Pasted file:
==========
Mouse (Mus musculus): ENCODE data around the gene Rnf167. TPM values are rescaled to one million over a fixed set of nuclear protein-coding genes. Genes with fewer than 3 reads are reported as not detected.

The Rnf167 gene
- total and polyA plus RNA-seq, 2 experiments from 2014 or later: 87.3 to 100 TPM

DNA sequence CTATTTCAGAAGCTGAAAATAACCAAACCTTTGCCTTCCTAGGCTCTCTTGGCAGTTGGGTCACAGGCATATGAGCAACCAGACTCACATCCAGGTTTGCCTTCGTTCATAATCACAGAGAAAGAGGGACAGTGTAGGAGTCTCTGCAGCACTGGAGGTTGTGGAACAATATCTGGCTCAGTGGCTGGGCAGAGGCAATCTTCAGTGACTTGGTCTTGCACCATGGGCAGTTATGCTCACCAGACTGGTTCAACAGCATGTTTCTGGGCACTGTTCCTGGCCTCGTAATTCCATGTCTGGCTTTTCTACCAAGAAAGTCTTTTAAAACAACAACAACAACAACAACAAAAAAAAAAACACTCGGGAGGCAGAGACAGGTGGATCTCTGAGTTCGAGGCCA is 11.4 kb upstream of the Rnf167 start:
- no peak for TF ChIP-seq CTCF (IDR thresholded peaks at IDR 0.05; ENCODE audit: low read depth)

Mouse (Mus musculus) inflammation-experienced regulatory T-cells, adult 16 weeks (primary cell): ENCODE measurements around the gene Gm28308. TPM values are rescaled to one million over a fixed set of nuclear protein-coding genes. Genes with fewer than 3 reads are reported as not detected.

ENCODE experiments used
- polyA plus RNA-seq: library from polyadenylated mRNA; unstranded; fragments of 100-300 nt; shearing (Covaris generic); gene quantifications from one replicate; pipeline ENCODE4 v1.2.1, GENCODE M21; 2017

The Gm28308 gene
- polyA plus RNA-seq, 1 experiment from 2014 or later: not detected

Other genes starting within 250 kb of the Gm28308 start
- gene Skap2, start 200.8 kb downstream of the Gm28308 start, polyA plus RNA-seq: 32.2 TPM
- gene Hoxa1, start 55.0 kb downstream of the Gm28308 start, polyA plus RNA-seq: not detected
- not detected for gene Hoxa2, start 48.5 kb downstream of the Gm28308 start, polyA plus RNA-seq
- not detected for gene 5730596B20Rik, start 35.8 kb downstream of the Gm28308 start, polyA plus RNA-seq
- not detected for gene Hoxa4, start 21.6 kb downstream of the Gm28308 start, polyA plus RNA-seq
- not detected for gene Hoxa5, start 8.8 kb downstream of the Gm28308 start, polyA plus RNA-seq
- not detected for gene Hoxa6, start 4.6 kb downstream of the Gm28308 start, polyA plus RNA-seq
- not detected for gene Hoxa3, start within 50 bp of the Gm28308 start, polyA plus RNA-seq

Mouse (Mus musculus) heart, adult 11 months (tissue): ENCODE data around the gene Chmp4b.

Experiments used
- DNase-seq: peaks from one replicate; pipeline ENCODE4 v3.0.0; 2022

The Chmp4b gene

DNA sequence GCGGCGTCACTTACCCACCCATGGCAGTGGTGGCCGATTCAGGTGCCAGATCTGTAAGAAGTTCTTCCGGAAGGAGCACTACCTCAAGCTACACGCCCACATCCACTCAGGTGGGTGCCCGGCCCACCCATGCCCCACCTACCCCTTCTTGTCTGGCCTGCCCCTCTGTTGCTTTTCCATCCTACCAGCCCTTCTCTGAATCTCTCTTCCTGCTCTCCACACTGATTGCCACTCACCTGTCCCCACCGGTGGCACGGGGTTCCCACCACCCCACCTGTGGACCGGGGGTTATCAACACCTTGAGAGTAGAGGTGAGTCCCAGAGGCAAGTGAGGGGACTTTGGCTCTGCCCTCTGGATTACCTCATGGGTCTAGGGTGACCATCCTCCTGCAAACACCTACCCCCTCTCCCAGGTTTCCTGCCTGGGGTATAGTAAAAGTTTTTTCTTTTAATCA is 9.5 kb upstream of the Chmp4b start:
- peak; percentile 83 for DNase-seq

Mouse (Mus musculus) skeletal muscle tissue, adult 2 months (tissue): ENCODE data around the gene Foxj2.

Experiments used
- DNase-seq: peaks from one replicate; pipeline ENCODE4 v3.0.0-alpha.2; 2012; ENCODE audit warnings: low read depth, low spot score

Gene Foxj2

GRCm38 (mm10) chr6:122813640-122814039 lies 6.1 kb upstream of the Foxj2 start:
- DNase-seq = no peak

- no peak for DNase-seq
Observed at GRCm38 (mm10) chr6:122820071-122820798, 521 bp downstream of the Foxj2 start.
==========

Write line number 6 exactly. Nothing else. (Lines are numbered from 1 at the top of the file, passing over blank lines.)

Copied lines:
Mouse (Mus musculus) inflammation-experienced regulatory T-cells, adult 16 weeks (primary cell): ENCODE measurements around the gene Gm28308. TPM values are rescaled to one million over a fixed set of nuclear protein-coding genes. Genes with fewer than 3 reads are reported as not detected.